Last week, the European Commission concluded the third "draft aviation agreement" with the US in four years. The draft agreement will now be presented to the March 22nd meeting of the Council of Transport ministers for approval - something which is still in doubt as at least the UK, which represents 40% of all EU transatlantic traffic, may not vote in favour. The draft agreement would need to be ratified by all the Member States to become valid.
Should ECA support ratification of the agreement, or not?
The reasons which argue that we should support it include:
- the inclusion of a Community Designation clause. This would take away the need for EU airlines which fly to the USA to be "majority owned and effectively controlled" by citizens of one EU Member State. It is replaced by a requirement for them to be "majority owned and effectively controlled" by EU citizens, as well as have their operating licence and principal place of business in the EU. The practical effect of this change, along with similar changes being pursued elsewhere, would be to allow full mergers of EU network airlines without the need for careful (and expensive) ownership structures, such as in Lufthansa/Swiss and Air France/KLM.
- The ability for any EU (or US) airline to mount services between any EU/US city pair.
- A recognition throughout the agreement of the need to take account of social effects, alongside competition and consumer effects of the agreement. This means that ECA, along with the other industry stakeholders, will participate in a Joint Committee. The terms of reference of the Joint Committee include a review of "any social effects of the implementation of the agreement" and a requirement to "develop(ing) appropriate responses to concerns found to be legitimate"
- Articles which foster cooperation and convergence in safety and security regulations. Flight crew know first hand the difficulties of divergent and occasionally contradictory rules on the operation of international aviation services. Through the Joint Committee, there is a more formal route for considering the anti-competitive effects of chapter 11 and state aid.
- There are improvements to cargo services' access to US 7th freedom traffic; for network, charter and cargo airlines there is limited access to "Fly America" government traffic; some improved access to international wet leasing arrangements in the US, and passenger 7th freedom access back to the ECAA states from the USA.
However, we have serious reservations over some of the other provisions:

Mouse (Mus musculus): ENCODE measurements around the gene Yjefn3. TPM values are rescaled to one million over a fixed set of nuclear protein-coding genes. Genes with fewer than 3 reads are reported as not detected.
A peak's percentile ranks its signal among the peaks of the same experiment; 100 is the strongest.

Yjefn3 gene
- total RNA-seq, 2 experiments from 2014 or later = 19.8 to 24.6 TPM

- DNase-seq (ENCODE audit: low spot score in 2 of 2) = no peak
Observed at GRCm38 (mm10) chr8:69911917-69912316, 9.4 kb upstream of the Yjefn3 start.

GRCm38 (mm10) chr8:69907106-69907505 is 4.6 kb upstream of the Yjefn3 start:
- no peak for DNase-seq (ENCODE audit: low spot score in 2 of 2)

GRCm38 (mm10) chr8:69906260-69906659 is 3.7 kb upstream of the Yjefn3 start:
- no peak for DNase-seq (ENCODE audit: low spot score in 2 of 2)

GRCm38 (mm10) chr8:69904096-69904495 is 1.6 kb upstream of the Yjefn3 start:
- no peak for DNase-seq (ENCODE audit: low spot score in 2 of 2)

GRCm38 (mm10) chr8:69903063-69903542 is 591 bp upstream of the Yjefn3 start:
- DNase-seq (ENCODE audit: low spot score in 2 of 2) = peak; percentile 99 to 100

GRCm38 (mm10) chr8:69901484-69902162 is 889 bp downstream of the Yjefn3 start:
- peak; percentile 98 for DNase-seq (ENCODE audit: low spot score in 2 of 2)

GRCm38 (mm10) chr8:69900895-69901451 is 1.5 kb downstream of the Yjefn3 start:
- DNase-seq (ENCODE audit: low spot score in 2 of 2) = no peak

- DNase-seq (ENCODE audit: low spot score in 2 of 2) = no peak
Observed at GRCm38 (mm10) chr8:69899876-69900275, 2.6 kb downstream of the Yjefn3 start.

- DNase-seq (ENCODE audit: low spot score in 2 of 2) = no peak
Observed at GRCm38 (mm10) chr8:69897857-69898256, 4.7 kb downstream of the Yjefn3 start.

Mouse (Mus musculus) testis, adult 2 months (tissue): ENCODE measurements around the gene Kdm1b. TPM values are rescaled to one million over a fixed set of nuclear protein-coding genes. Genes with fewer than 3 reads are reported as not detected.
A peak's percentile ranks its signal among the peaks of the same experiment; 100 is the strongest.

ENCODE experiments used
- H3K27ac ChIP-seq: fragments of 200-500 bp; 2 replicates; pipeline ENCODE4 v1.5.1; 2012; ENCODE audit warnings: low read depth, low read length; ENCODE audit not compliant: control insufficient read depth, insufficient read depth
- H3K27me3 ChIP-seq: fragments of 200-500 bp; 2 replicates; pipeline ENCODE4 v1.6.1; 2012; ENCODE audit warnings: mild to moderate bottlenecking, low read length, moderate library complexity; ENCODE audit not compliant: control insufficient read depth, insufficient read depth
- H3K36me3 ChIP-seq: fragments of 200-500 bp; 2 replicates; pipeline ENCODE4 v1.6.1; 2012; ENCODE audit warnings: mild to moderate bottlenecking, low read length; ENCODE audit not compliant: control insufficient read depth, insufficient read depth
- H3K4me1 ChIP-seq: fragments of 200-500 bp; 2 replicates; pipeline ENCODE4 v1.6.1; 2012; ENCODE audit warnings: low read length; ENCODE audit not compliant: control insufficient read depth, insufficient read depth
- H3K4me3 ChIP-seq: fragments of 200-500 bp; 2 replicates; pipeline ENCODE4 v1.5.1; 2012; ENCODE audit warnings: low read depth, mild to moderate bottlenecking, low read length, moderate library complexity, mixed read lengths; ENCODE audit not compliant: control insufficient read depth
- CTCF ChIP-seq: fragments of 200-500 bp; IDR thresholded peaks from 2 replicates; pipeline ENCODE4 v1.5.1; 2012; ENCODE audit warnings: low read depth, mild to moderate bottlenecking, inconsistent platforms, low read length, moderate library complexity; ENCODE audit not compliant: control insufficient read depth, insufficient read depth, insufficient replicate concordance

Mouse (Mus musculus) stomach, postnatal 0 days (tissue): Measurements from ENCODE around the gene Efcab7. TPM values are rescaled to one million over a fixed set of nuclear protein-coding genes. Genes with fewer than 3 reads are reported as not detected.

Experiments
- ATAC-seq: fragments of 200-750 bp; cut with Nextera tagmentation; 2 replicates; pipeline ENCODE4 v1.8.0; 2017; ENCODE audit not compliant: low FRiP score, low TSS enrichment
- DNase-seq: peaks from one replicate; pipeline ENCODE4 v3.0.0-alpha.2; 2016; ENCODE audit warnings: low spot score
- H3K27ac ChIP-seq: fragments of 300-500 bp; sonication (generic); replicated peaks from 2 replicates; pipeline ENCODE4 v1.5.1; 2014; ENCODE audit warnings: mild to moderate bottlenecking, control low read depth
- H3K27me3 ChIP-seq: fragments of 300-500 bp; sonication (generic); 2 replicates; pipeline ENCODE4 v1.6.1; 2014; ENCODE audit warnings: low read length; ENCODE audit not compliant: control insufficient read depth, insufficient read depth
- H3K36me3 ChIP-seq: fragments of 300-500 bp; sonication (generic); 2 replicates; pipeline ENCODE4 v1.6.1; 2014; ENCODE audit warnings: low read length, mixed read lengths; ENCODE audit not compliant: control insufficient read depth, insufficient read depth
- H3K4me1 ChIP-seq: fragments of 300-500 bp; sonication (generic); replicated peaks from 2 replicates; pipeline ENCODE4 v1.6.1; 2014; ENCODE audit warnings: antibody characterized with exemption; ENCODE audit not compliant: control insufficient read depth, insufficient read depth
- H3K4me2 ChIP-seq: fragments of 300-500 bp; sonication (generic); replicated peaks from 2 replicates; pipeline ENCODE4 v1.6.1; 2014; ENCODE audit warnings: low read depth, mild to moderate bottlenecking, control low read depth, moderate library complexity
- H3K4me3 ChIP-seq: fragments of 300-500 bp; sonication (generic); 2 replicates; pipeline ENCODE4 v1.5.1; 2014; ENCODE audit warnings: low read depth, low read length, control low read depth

- At its core, this is an agreement on the rights of access to the aviation markets of the EU and USA. The agreement extends US 5th freedom rights to fly between any city pair in the EU, except those in the same Member State, whilst affording EU airlines no access to the US domestic market. This is the single most important agreement in the creation of the external dimension to the EU's single aviation market, which would finally enable the creation of true EU sized network airlines. It would therefore be ironic if it were this agreement which undermined EU airlines' future by removing protection from their home EU market, whilst not winning equivalent access to the US market.
- The agreement starts to dismantle the longstanding ownership and control rules which tie an airline to a state or authority. There are provisions for the recognition of airlines from ECAA and African countries, which are owned and controlled by EU citizens. Also ownership and control of EU airlines is allowed by the US for ECAA citizens and governments. The potential for the degradation of safety oversight, for social dumping and outsourcing of quality employment is increased.
The main response to our concerns is that this is only a first stage agreement. The EU intends to open access further with subsequent negotiations. In the interim, any effects can be raised and dealt with by the Joint Committee which is required to meet at least once a year. If the Joint Committee cannot resolve the issues, and the US refuses to sign a second stage agreement, then there are provisions for either side to start to withdraw rights after around 32 months of the agreement.
This is a very political decision for the Member States. As can be seen, the agreement is complex and has some new approaches for which there are no real precedents; there will undoubtedly be unforeseen consequences. ECA believes that if the Council of Transport Ministers decides to approve this agreement, they must also be very clear in insisting that the Joint Committee and withdrawal of rights provisions are used robustly.